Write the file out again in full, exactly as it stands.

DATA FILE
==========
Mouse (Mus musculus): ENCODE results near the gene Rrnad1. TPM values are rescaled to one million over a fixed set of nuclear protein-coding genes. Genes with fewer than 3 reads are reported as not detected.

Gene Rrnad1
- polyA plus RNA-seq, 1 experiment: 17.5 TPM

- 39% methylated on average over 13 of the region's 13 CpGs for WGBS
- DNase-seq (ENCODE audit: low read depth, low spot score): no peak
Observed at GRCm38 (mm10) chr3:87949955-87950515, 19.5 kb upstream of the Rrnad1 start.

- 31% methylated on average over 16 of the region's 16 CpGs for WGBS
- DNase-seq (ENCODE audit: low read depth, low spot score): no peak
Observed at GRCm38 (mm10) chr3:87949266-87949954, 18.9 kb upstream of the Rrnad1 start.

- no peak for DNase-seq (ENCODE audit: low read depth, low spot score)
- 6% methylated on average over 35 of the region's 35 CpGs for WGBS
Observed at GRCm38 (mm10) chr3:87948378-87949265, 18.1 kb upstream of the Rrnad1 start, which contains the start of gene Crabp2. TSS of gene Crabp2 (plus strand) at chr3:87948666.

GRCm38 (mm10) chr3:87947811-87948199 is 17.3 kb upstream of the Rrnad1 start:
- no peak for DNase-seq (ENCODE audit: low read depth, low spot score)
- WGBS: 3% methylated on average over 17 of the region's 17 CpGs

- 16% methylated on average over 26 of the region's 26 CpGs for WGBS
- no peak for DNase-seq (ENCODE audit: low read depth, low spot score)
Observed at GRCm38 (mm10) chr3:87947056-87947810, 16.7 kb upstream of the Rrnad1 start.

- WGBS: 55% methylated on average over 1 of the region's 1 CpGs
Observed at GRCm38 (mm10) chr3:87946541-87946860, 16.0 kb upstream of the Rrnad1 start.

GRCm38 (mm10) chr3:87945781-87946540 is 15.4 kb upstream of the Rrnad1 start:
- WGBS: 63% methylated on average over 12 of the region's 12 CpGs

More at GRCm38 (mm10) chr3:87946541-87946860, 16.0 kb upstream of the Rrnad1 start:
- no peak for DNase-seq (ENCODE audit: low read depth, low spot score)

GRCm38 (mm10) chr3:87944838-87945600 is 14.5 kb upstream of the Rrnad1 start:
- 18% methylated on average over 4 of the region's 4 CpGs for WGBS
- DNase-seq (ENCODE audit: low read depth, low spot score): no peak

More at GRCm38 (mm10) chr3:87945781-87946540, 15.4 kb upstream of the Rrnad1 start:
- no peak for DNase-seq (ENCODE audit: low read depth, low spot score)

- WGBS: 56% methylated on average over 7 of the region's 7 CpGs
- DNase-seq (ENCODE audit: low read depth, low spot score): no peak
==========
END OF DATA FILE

Mouse (Mus musculus): ENCODE results near the gene Rrnad1. TPM values are rescaled to one million over a fixed set of nuclear protein-coding genes. Genes with fewer than 3 reads are reported as not detected.

Gene Rrnad1
- polyA plus RNA-seq, 1 experiment: 17.5 TPM

- 39% methylated on average over 13 of the region's 13 CpGs for WGBS
- DNase-seq (ENCODE audit: low read depth, low spot score): no peak
Observed at GRCm38 (mm10) chr3:87949955-87950515, 19.5 kb upstream of the Rrnad1 start.

- 31% methylated on average over 16 of the region's 16 CpGs for WGBS
- DNase-seq (ENCODE audit: low read depth, low spot score): no peak
Observed at GRCm38 (mm10) chr3:87949266-87949954, 18.9 kb upstream of the Rrnad1 start.

- no peak for DNase-seq (ENCODE audit: low read depth, low spot score)
- 6% methylated on average over 35 of the region's 35 CpGs for WGBS
Observed at GRCm38 (mm10) chr3:87948378-87949265, 18.1 kb upstream of the Rrnad1 start, which contains the start of gene Crabp2. TSS of gene Crabp2 (plus strand) at chr3:87948666.

GRCm38 (mm10) chr3:87947811-87948199 is 17.3 kb upstream of the Rrnad1 start:
- no peak for DNase-seq (ENCODE audit: low read depth, low spot score)
- WGBS: 3% methylated on average over 17 of the region's 17 CpGs

- 16% methylated on average over 26 of the region's 26 CpGs for WGBS
- no peak for DNase-seq (ENCODE audit: low read depth, low spot score)
Observed at GRCm38 (mm10) chr3:87947056-87947810, 16.7 kb upstream of the Rrnad1 start.

- WGBS: 55% methylated on average over 1 of the region's 1 CpGs
Observed at GRCm38 (mm10) chr3:87946541-87946860, 16.0 kb upstream of the Rrnad1 start.

GRCm38 (mm10) chr3:87945781-87946540 is 15.4 kb upstream of the Rrnad1 start:
- WGBS: 63% methylated on average over 12 of the region's 12 CpGs

More at GRCm38 (mm10) chr3:87946541-87946860, 16.0 kb upstream of the Rrnad1 start:
- no peak for DNase-seq (ENCODE audit: low read depth, low spot score)

GRCm38 (mm10) chr3:87944838-87945600 is 14.5 kb upstream of the Rrnad1 start:
- 18% methylated on average over 4 of the region's 4 CpGs for WGBS
- DNase-seq (ENCODE audit: low read depth, low spot score): no peak

More at GRCm38 (mm10) chr3:87945781-87946540, 15.4 kb upstream of the Rrnad1 start:
- no peak for DNase-seq (ENCODE audit: low read depth, low spot score)

- WGBS: 56% methylated on average over 7 of the region's 7 CpGs
- DNase-seq (ENCODE audit: low read depth, low spot score): no peak